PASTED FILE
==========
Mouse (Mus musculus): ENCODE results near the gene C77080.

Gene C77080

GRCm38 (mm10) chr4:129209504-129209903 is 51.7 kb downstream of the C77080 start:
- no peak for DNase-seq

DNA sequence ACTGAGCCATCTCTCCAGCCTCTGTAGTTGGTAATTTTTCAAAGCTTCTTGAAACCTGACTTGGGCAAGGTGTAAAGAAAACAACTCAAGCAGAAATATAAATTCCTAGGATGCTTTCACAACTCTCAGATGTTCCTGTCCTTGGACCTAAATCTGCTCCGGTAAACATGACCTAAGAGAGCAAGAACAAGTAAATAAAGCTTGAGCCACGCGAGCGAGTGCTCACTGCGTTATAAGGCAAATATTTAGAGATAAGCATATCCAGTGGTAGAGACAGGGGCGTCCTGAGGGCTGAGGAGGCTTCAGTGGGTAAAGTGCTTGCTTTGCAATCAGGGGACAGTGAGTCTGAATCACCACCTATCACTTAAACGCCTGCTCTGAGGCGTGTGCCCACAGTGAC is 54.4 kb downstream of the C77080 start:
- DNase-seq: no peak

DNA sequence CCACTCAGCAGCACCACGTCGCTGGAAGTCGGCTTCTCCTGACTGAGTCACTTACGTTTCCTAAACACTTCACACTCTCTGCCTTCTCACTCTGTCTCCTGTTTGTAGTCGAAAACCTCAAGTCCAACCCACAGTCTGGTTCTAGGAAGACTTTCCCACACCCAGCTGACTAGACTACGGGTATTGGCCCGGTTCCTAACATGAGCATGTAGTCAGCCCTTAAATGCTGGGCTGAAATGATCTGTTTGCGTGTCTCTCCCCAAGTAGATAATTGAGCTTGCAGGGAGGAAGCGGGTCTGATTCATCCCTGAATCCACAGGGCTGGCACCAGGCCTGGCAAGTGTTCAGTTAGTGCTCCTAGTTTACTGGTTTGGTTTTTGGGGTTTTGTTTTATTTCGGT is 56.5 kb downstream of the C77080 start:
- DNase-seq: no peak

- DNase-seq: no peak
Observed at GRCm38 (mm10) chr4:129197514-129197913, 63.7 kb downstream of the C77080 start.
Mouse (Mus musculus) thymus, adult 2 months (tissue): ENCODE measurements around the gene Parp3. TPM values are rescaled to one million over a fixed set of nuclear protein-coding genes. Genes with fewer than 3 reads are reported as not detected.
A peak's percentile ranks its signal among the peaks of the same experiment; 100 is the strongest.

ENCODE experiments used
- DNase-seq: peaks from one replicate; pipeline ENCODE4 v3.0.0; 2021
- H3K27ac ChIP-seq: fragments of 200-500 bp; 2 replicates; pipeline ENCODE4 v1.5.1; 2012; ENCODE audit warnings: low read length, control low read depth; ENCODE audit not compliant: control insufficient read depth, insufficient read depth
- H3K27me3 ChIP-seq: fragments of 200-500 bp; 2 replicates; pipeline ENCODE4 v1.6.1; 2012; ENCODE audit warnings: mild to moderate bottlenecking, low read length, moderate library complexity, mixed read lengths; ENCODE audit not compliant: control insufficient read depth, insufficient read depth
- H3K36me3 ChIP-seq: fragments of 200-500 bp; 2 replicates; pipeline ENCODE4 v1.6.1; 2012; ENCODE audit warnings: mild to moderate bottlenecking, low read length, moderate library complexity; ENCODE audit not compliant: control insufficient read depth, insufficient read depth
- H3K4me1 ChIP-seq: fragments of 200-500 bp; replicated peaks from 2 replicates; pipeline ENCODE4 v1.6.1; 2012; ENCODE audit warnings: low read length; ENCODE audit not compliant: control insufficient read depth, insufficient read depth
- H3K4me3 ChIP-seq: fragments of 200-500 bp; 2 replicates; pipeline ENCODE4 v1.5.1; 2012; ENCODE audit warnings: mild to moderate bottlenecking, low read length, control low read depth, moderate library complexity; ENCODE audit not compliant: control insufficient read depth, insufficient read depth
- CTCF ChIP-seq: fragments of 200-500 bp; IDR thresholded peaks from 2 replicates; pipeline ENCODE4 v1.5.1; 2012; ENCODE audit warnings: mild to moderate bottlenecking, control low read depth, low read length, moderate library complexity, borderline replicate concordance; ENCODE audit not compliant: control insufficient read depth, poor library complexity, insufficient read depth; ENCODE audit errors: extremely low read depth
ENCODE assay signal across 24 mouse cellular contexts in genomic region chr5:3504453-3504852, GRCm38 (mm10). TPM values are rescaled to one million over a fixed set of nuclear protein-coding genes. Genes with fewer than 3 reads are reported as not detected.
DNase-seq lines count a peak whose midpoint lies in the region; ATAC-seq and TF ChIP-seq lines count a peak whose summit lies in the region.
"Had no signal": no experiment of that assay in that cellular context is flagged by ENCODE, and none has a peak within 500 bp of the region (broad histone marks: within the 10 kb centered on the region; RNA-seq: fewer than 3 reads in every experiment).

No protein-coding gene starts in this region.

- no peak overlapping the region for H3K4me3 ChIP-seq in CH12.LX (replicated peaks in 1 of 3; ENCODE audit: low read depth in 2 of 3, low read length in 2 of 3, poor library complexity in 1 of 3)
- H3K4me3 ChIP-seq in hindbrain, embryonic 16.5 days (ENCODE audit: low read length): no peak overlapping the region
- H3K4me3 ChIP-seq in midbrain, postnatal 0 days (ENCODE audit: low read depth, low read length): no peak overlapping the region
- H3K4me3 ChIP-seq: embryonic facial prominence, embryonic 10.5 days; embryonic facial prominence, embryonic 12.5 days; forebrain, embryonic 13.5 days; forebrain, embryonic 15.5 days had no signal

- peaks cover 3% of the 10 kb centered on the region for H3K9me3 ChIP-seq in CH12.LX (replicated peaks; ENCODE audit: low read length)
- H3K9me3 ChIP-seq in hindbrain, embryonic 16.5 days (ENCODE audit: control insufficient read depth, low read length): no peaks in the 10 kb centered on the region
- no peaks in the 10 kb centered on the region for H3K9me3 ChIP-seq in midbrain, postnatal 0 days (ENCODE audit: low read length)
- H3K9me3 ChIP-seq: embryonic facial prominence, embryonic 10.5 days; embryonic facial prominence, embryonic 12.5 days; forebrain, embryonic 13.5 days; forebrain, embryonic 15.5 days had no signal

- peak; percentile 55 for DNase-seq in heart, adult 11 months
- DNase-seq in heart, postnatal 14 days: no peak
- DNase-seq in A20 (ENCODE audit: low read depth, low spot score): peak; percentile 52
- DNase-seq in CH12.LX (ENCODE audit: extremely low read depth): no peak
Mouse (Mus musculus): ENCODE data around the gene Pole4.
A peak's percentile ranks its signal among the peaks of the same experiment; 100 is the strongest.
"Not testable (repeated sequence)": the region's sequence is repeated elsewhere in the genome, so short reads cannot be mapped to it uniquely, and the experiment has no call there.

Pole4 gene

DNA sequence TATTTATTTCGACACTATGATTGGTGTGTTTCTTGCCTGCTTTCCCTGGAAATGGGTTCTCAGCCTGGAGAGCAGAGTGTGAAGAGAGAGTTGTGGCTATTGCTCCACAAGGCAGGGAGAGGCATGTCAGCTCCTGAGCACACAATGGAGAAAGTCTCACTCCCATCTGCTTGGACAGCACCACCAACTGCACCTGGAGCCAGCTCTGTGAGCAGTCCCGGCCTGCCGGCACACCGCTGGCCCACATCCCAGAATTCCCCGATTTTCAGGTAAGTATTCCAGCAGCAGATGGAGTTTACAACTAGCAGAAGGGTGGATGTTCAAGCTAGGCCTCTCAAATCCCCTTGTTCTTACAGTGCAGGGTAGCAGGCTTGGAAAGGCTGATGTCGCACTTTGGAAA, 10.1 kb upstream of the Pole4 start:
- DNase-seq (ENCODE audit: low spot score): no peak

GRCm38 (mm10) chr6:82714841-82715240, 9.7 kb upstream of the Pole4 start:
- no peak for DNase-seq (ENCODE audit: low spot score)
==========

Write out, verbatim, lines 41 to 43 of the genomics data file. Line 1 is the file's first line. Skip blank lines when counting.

DNA sequence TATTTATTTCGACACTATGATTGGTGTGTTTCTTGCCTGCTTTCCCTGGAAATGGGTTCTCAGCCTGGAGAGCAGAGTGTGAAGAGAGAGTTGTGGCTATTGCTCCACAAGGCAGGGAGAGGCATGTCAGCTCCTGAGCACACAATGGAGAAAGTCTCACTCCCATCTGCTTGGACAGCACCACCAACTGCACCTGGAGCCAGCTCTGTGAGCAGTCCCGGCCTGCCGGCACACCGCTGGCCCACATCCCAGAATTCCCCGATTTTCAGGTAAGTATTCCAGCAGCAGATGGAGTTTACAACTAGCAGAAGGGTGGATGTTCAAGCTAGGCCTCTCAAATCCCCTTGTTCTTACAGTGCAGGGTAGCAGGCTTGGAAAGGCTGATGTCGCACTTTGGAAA, 10.1 kb upstream of the Pole4 start:
- DNase-seq (ENCODE audit: low spot score): no peak

GRCm38 (mm10) chr6:82714841-82715240, 9.7 kb upstream of the Pole4 start: